On May 23, 1980 a gay Chicago man visiting Los Angeles hitched a ride from a man in a black sports car on Santa Monica Boulevard, the main thoroughfare through the gay enclave of West Hollywood. After a few minutes, the driver pulled onto a side street and asked the passenger if he wanted to make out. When the passenger declined and started to get out of the car, the driver struck him on the back of the head with a heavy metal pipe, inflicting an injury that would require seven stitches.
It was the beginning of a crime spree that would leave four young gay men dead and four others critically injured over the next eight months. Like the recent attack on the Pulse nightclub in Orlando, Florida, it would present a confounding picture of a killer seemingly driven by both hate and desire.
The first victim, Richard Sulita, reported the assault to police and returned to Chicago, never expecting to see his assailant again. Exactly a year later, police asked him to return to Los Angeles, where he identified Donald Miller, a three-time convicted felon, in a police lineup.
Police built a case that eventually tied Miller to a string of murders and attempted murders with a disturbing pattern. In each of the attacks, Miller, a welder, used a metal pipe to brutally beat and rob his unsuspecting victims. His modus operandi made it remarkably easy for him to target his victims and gain their trust: He frequented gay bars and feigned interest in hooking up for sex. In at least two cases, he even engaged in sexual activity with victims before assaulting them.
Was Miller gay? Or was he just playing a twisted game, seeing how far he could take the deception before striking the rapid, brutal blows that fractured skulls, shattered jaws and lacerated ears?
The media is asking similar questions today of Omar Mateen, a seemingly straight Florida man who frequented gay clubs and hookup sites before going on a rampage that left 49 dead and more than 50 injured at a gay dance club in Orlando. Was he secretly gay and self-loathing? Or was he just playing a sick game as he looked for vulnerable victims?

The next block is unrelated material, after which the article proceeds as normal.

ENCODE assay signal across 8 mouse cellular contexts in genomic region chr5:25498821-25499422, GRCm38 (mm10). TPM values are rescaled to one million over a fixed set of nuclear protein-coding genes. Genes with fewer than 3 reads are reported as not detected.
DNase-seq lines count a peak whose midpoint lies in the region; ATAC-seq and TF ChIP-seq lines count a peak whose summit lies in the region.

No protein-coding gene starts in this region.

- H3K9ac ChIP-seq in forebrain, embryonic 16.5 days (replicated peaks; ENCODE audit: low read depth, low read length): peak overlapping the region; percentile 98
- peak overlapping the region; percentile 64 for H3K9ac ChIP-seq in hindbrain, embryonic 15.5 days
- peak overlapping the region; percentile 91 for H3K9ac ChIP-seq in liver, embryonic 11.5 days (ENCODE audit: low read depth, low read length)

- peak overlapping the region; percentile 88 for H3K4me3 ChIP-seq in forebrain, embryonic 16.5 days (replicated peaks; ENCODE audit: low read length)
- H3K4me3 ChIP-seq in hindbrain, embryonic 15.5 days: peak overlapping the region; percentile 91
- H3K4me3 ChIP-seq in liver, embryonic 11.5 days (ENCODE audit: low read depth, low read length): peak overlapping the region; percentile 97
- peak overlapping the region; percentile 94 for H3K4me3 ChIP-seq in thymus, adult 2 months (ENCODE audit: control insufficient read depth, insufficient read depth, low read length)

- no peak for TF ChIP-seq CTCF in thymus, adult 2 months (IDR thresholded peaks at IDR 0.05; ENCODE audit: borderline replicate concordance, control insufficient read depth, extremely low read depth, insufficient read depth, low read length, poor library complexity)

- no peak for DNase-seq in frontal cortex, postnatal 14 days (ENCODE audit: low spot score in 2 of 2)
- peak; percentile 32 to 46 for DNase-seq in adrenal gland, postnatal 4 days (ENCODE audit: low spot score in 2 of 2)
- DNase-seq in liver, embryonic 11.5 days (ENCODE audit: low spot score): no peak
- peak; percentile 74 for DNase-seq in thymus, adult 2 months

The truth is we may never know. Human motivation, like human sexuality, is hardly as easy to trace and catalog as we’d like to believe. It could be that both of these killers—separated by 35 years and 3,000 miles—shared a common pathology. Perhaps they came to despise the desire they could not understand and could not accept in themselves, projecting that hatred onto others. There is certainly a wealth of research data to back up that notion, in theory.
Or perhaps they simply enjoyed dancing on the thin line between the forbidden and the conventional.
If they did harbor secret desires, they were not gay in the sense we have come to define it as a healthy expression of a person’s sexual orientation. Their actions prove that much.
Sadly, the four men Miller beat to death are all but forgotten today. We only know a little of their lives, and something of their deaths, from court documents and other public records.
Just as the media has told the stories of the Orlando victims, I’d like to relate what I know about these four young men, savagely robbed of their lives for no other reason than that they trusted a stranger in a place they thought was safe. I covered the murders and the search for the killer as a reporter for radio station KPFK in Southern California in 1981.